I was told that professionals prefer using machetes down there; using a gun during the execution of a crime is practically a death sentence, if not literally, and if the police spot what they think is a gun, they don't take chances.
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Re: Ship's Locker: Out of the Closet

Postby Condottiere » Tue Jan 22, 2019 12:06 pm

Hydrogen Fuel Cell Cars Aren't The Dumbest Thing. But... | Answers With Joe

Hydrogen fuel cell technology was touted as the energy of the future in the 60's and 70's after NASA used fuel cells to power their spacecraft. But with improvements in battery technology and electric cars surging in popularity, did hydrogen miss its opportunity? Or is there still a place for fuel cell technology?

https://www.youtube.com/watch?v=xU-LDZ0HTGc
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Re: Ship's Locker: Out of the Closet

Postby Condottiere » Fri Jan 25, 2019 5:28 pm

Bronco 3 all-terrain articulated carrier (IAV 2019)

Shaun Connors talks to Dominic Phoon, VP, Kinetics Design & Manufacturing at ST Engineering Land Systems about their Bronco 3 on display at International Armoured Vehicles 2019

C X 6 hours ago (edited)
The UK Army bought the Warthog (Bronco) in 2011 and ditched it only after 5 years in 2016 for a reason... The only thing that the Warthog was good for was for IED blasts and nothing more.. Go read up on the comments from the soldiers who had used these vehicles in their line of service - "In two years Warthog went from 115 wagons to 100 worth keeping.", "No faster than walking, we often didn't bother with getting into the wagon if the weather was nice, and definitely no kind of comfortable."... AND to add to that only 85 Warthogs were put up for sale by the British Army with only 17 Warthogs blown up by Taliban... Go figure...

https://www.youtube.com/watch?v=lotYt5qcAXs


Distributed weight means less ground pressure, and while full scale combat will probably highlight it's weaknesses, exploration and counter insurgency might not.
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Re: Ship's Locker: Out of the Closet

Postby Condottiere » Sat Jan 26, 2019 6:34 pm

Space Prison Colonies

Many a land was settled by exiles and prisoners, and many a science fiction story contemplates that we may use such methods when colonize new worlds. But are such methods viable? and what methods might we use in the future for dealing with criminals?

https://www.youtube.com/watch?v=s_B_CJ3yieM


Speaking of learning virtually, doing so for years experienced only within the confines of your mind, while in realtime maybe only a tenth or hundredth of that time passed.

It's a great trope, but it becomes a question of whether allowing that society to autonomously to operate, allowing some to prey upon and or oppress fellow colonists.
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Re: Ship's Locker: Out of the Closet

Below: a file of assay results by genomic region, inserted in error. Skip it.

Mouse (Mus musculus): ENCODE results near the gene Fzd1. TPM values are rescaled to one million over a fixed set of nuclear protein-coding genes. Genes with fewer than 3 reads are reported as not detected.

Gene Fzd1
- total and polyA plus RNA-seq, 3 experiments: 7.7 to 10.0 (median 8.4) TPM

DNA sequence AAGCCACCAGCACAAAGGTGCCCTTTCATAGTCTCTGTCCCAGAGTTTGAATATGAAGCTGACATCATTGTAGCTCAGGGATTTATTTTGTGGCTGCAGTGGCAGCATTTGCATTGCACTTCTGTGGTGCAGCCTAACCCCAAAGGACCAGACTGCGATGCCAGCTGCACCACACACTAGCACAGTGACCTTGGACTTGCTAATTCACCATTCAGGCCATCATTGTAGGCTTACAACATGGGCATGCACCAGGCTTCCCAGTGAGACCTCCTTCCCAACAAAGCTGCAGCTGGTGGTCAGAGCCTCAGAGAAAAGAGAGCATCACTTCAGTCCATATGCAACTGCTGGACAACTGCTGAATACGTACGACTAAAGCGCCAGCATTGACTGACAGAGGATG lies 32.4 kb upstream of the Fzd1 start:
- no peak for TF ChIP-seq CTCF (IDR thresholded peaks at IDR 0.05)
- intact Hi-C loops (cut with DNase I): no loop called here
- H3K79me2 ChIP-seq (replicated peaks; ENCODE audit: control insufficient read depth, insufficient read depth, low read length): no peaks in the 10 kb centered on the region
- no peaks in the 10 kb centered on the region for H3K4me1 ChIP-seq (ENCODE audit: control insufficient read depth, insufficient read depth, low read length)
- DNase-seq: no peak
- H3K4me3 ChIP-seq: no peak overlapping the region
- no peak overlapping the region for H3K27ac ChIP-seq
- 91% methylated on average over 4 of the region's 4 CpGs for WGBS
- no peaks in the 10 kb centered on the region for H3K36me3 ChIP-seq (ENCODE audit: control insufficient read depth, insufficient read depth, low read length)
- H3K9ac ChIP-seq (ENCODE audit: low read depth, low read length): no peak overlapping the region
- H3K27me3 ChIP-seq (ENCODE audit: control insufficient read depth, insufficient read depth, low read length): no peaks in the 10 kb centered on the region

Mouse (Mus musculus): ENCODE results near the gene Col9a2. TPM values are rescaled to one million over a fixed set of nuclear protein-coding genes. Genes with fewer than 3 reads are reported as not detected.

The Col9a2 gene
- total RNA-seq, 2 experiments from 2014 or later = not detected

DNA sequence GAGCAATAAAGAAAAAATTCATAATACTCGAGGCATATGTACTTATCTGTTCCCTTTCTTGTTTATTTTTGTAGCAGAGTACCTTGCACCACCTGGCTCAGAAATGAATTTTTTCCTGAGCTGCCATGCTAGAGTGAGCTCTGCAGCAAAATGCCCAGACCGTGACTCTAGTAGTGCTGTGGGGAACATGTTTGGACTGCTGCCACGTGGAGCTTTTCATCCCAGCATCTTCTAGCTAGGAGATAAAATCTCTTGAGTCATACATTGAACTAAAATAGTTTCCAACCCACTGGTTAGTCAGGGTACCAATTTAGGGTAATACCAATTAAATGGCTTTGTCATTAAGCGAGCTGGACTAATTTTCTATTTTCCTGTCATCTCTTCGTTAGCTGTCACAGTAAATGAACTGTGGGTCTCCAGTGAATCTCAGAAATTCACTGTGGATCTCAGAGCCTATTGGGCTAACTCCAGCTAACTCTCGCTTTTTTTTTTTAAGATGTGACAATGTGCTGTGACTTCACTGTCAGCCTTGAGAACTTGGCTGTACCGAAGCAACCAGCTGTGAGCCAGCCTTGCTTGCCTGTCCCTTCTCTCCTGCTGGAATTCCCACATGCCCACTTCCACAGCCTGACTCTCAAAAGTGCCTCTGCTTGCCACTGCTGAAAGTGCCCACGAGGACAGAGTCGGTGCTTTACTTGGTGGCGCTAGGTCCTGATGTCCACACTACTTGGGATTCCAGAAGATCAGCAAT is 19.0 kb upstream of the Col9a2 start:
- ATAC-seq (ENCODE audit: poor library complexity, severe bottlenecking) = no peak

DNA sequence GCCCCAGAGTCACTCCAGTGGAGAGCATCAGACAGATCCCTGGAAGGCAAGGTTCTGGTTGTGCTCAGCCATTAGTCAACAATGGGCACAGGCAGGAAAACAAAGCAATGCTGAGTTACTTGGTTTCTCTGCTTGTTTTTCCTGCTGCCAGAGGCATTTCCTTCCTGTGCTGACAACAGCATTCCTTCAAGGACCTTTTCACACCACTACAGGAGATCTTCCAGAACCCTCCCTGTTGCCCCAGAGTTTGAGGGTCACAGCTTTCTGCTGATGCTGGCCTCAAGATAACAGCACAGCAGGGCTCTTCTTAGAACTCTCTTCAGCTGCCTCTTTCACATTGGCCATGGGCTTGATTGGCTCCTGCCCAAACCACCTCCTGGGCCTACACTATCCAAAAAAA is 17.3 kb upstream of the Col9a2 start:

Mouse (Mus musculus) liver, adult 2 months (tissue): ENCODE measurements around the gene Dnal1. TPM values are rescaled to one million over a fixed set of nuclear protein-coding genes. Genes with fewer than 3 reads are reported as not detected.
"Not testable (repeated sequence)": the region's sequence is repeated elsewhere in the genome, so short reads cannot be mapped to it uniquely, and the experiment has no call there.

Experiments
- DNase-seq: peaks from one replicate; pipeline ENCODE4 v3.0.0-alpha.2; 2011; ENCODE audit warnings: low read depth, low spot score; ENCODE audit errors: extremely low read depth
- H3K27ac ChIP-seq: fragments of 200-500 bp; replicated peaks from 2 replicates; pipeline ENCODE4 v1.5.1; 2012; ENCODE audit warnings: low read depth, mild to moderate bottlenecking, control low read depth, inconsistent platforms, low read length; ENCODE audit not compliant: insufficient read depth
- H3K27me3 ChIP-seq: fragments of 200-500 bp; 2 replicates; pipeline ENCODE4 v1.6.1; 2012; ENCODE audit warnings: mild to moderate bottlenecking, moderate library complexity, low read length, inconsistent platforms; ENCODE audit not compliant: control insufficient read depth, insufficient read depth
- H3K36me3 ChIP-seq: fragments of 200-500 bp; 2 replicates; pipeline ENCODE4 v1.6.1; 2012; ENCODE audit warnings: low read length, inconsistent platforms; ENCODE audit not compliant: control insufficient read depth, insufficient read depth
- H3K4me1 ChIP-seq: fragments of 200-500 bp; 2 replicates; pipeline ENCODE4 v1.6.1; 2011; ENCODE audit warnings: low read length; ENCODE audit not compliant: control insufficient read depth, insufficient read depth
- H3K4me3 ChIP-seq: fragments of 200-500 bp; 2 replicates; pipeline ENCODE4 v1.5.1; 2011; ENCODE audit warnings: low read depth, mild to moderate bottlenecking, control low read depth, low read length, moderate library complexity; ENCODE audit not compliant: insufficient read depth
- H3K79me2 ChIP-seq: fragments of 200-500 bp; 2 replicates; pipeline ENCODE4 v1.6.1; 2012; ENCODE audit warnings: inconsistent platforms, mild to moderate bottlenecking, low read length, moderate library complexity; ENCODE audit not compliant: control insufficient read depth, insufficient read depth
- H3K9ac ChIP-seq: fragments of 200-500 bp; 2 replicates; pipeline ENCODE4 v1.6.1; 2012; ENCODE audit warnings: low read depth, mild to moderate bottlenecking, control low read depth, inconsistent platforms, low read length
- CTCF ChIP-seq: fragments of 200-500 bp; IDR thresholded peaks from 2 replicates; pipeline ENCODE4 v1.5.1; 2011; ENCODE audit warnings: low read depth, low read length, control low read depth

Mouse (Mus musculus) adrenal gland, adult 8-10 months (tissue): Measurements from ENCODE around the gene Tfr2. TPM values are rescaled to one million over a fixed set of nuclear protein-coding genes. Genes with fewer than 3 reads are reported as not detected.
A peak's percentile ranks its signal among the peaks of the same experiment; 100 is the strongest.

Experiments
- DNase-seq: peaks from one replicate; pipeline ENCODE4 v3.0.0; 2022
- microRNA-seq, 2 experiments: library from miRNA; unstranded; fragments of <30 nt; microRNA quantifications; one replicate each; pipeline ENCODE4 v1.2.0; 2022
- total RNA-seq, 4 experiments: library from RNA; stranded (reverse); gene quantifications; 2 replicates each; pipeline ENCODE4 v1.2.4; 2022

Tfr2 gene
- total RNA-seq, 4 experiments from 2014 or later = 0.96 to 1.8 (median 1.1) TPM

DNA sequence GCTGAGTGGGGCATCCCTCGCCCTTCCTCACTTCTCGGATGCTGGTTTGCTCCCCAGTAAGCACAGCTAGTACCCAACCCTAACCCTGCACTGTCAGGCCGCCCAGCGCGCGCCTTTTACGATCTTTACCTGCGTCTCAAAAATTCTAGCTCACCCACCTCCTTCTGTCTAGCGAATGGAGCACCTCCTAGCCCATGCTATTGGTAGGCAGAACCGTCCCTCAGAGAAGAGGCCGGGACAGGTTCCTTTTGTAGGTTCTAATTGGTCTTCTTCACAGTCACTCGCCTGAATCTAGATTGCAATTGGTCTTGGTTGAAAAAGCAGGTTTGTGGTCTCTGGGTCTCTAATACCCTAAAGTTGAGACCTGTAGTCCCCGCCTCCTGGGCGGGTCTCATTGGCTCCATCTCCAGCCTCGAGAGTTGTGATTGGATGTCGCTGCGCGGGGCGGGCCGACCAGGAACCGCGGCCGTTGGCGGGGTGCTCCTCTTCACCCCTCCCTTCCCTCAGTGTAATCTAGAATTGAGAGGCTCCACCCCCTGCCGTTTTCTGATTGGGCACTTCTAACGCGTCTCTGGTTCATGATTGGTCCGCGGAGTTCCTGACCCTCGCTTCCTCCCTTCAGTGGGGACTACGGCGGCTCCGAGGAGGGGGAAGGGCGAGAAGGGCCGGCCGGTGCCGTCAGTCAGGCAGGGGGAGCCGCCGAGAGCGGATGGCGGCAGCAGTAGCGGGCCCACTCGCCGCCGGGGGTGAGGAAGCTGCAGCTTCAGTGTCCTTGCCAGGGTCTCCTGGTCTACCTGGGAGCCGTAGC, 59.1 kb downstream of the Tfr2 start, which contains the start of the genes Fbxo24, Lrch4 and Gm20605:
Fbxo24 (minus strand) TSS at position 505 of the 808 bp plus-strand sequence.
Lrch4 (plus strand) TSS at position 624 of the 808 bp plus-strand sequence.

Postby Linwood » Sat Jan 26, 2019 8:33 pm

Depending on ethics and morals, forced personality modification (through conditioning, chemical treatments or implants of some sort) might be used to turn criminals into essentially a docile slave labor force.

Allowing convicts guilty of lesser offenses to "volunteer" to be first-wave colonists might work. But that adds to the risk of the colony failing, which suggests it may not be worth the money.
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Re: Ship's Locker: Out of the Closet

Postby Condottiere » Sun Jan 27, 2019 4:29 pm

You need a pool of skill sets, resources and attitudes for a colony to succeed, and a lack of face huggers.

It depends on government policy, whether the purpose is rehabilitation, punishment, exile and/or disposable labour.

My favourite subvariant of the trope are penal battalions.
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Re: Ship's Locker: Out of the Closet

Postby Condottiere » Sun Jan 27, 2019 5:04 pm

We Were Wrong About the Andromeda Galaxy - Its Mass Redefined

Hello and welcome! My name is Anton and in this video, we will talk about the new bit of knowledge we discovered about the Andromeda galaxy - its mass.

https://www.youtube.com/watch?v=FrmFvYuRCLA
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Re: Ship's Locker: Out of the Closet

Postby Linwood » Mon Jan 28, 2019 10:51 am

Pirates of the (new) Caribbean:

https://www.bbc.com/news/stories-47003108

Piracy in lawless areas of planetary belts might look sort of like this. More likely on Poor planets, especially if survival is very hand-to-mouth.
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Re: Ship's Locker: Out of the Closet

Postby Condottiere » Mon Jan 28, 2019 6:47 pm

Probably will be consolidated under cocaine patrons.

It's basically the cost of entry, in this case powerful motors, anything that floats, and weapons.

In Traveller, you get a corsair handed to you on a silver platter.
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Re: Ship's Locker: Out of the Closet

Postby Condottiere » Fri Feb 01, 2019 2:32 pm

Roasting Coffee During Reentry and Other Stories of Food Returned From Space....

Space Roasters is a company which claims it will be able to roast coffee using the heat of reentry.
I'm rather skeptical for various reasons but you can look at their suspiciously well produced website here https://roasters.space/